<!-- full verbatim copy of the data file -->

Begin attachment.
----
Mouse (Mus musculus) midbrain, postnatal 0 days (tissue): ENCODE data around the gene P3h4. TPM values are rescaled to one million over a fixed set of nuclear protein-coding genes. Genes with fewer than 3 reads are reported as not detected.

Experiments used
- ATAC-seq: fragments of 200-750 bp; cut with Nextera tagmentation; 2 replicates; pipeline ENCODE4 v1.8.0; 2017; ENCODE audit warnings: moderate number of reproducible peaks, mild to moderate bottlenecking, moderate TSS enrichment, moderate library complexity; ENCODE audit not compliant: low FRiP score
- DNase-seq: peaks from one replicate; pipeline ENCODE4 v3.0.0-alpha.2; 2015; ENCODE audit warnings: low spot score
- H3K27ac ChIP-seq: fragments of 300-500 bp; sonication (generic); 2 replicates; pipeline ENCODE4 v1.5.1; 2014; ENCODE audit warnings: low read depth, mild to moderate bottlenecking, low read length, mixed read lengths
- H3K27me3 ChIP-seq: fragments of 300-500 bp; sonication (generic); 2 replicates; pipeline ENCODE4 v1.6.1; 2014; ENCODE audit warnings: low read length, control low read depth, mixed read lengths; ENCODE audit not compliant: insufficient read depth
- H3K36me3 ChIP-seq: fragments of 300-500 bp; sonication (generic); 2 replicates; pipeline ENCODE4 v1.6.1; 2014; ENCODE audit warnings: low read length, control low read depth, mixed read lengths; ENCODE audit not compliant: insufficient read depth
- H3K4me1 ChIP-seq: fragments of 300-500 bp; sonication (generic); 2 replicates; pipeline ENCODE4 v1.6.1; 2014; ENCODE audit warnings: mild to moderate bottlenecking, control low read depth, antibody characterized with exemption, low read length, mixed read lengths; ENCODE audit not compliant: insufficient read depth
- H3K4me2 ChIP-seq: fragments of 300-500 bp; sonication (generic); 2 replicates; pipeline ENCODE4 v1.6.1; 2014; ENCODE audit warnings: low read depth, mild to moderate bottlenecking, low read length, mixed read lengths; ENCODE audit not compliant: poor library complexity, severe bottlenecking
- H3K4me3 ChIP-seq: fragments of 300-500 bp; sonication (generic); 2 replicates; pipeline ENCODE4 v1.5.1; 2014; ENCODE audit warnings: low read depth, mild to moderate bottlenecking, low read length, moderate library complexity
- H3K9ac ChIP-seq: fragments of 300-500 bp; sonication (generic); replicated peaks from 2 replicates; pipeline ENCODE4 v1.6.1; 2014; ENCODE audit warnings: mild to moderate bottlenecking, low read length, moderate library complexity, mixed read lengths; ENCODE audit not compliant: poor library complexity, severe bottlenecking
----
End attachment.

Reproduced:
Mouse (Mus musculus) midbrain, postnatal 0 days (tissue): ENCODE data around the gene P3h4. TPM values are rescaled to one million over a fixed set of nuclear protein-coding genes. Genes with fewer than 3 reads are reported as not detected.

Experiments used
- ATAC-seq: fragments of 200-750 bp; cut with Nextera tagmentation; 2 replicates; pipeline ENCODE4 v1.8.0; 2017; ENCODE audit warnings: moderate number of reproducible peaks, mild to moderate bottlenecking, moderate TSS enrichment, moderate library complexity; ENCODE audit not compliant: low FRiP score
- DNase-seq: peaks from one replicate; pipeline ENCODE4 v3.0.0-alpha.2; 2015; ENCODE audit warnings: low spot score
- H3K27ac ChIP-seq: fragments of 300-500 bp; sonication (generic); 2 replicates; pipeline ENCODE4 v1.5.1; 2014; ENCODE audit warnings: low read depth, mild to moderate bottlenecking, low read length, mixed read lengths
- H3K27me3 ChIP-seq: fragments of 300-500 bp; sonication (generic); 2 replicates; pipeline ENCODE4 v1.6.1; 2014; ENCODE audit warnings: low read length, control low read depth, mixed read lengths; ENCODE audit not compliant: insufficient read depth
- H3K36me3 ChIP-seq: fragments of 300-500 bp; sonication (generic); 2 replicates; pipeline ENCODE4 v1.6.1; 2014; ENCODE audit warnings: low read length, control low read depth, mixed read lengths; ENCODE audit not compliant: insufficient read depth
- H3K4me1 ChIP-seq: fragments of 300-500 bp; sonication (generic); 2 replicates; pipeline ENCODE4 v1.6.1; 2014; ENCODE audit warnings: mild to moderate bottlenecking, control low read depth, antibody characterized with exemption, low read length, mixed read lengths; ENCODE audit not compliant: insufficient read depth
- H3K4me2 ChIP-seq: fragments of 300-500 bp; sonication (generic); 2 replicates; pipeline ENCODE4 v1.6.1; 2014; ENCODE audit warnings: low read depth, mild to moderate bottlenecking, low read length, mixed read lengths; ENCODE audit not compliant: poor library complexity, severe bottlenecking
- H3K4me3 ChIP-seq: fragments of 300-500 bp; sonication (generic); 2 replicates; pipeline ENCODE4 v1.5.1; 2014; ENCODE audit warnings: low read depth, mild to moderate bottlenecking, low read length, moderate library complexity
- H3K9ac ChIP-seq: fragments of 300-500 bp; sonication (generic); replicated peaks from 2 replicates; pipeline ENCODE4 v1.6.1; 2014; ENCODE audit warnings: mild to moderate bottlenecking, low read length, moderate library complexity, mixed read lengths; ENCODE audit not compliant: poor library complexity, severe bottlenecking